How to raise a half million on Kickstarter

This is the first in a series of three posts about David Beck’s highly successful Kickstarter campaign


IDEA Hub Director Maia Donohue recently interviewed David Beck, Game Designer for the board game Distilled, and highly successful Kickstarter fundraiser. David had the idea for the game but needed the funding to get the prototypes and initial supply of games created. David chose to use Kickstarter, but that is just one of many crowdfunding platforms that helps entrepreneurs develop a community of funders before you build the product.


David’s minimum goal was to raise $18,000 to cover his initial costs but hoped to raise $50,000 to $100,000. He initially considered investing about $5,000 but ended up investing about $25,000 in pre-campaign promotion and spent 18 months doing the prep work. His work paid off and his 8060 backers pledged $549,573 to help bring this project to life.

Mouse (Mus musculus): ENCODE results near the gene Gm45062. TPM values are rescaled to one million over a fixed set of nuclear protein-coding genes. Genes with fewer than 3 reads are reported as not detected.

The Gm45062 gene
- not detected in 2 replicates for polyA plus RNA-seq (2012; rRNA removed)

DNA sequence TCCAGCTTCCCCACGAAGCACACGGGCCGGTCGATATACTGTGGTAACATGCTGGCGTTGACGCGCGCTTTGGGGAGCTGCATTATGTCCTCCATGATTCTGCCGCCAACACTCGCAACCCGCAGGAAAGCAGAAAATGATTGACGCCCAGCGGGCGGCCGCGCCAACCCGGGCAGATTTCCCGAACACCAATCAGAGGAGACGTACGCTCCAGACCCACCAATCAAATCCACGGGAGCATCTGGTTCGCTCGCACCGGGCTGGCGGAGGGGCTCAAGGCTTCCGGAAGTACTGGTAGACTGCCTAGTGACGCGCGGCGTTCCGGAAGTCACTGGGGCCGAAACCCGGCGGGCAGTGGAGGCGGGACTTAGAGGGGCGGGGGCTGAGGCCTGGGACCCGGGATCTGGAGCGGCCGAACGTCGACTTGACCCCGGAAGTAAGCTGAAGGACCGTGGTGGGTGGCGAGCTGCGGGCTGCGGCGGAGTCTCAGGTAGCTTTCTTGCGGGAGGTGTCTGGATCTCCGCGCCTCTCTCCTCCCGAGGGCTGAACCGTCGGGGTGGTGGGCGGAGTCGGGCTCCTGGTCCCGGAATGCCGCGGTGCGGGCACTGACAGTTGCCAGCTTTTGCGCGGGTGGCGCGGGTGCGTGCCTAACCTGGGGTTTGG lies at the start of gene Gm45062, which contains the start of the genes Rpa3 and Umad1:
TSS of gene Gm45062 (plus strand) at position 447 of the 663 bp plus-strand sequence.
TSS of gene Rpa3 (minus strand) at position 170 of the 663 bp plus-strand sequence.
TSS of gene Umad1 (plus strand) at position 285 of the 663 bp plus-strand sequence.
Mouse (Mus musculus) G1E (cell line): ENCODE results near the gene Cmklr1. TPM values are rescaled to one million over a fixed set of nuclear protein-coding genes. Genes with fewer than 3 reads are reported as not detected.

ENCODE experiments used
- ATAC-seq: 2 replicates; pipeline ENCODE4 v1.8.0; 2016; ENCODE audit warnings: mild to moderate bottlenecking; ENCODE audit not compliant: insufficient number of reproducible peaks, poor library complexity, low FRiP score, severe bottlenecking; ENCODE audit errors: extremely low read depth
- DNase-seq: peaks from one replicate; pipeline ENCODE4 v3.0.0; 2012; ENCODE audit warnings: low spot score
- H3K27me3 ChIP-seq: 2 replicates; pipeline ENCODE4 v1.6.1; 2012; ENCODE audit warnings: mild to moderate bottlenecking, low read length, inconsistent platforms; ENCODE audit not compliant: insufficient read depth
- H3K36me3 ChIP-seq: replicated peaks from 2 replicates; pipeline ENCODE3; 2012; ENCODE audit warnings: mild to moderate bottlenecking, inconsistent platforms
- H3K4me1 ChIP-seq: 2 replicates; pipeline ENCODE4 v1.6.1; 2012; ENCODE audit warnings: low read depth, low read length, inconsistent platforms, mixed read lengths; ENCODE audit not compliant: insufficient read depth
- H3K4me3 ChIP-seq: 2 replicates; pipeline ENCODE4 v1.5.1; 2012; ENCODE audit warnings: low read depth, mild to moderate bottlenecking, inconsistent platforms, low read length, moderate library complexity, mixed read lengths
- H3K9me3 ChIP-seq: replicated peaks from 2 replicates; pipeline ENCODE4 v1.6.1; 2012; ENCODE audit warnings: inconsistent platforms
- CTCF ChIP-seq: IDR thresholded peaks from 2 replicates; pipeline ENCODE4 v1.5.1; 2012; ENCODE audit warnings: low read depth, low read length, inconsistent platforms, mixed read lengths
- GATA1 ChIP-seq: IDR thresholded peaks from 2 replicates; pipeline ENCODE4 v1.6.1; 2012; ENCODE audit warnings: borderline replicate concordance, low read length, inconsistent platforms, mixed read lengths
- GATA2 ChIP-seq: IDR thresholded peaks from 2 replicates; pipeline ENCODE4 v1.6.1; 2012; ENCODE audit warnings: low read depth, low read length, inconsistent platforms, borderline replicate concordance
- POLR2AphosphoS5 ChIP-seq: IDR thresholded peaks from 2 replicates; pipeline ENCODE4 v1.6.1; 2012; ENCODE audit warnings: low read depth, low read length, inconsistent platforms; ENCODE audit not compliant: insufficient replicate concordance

Kickstarter success does not require investing a big chunk money. Maia used Kickstarter to fund publishing his startup mentor book, spending just $1,000 he


was able to raise $18,000 to cover initial printing, promotion and mailing costs. There is no perfect answer. You’ll want to invest just enough to convince people you have a great product.


How did he do it and what did is cost?

1. He worked with 20+ social media content creators, some of them were paid, to help promote the campaign and the game. He invested about $5,000 on social media influencers.

2. He invested $2,000 in creating and shipping out 20 prototype games.

3. He spent about $5,000 of that on Facebook advertising.

4. His Facebook page grew to have 1,000 followers.

5. He created a newsletter and developed a mailing list of 2,000 subscribers.

6. He had a professional video created and built a website and robust Kickstarter page with a tiered reward system inclu


ding stretch goals. https://www.kickstarter.com/projects/paversongames/distilled


Key advice:

· Homemade videos can work, but more polished videos, websites and materials may lead to a bigger payoff.

·


Physical products, such as board games, do well. Low priced items do not. Super expensive items, like video games that take 50 people to make do not.


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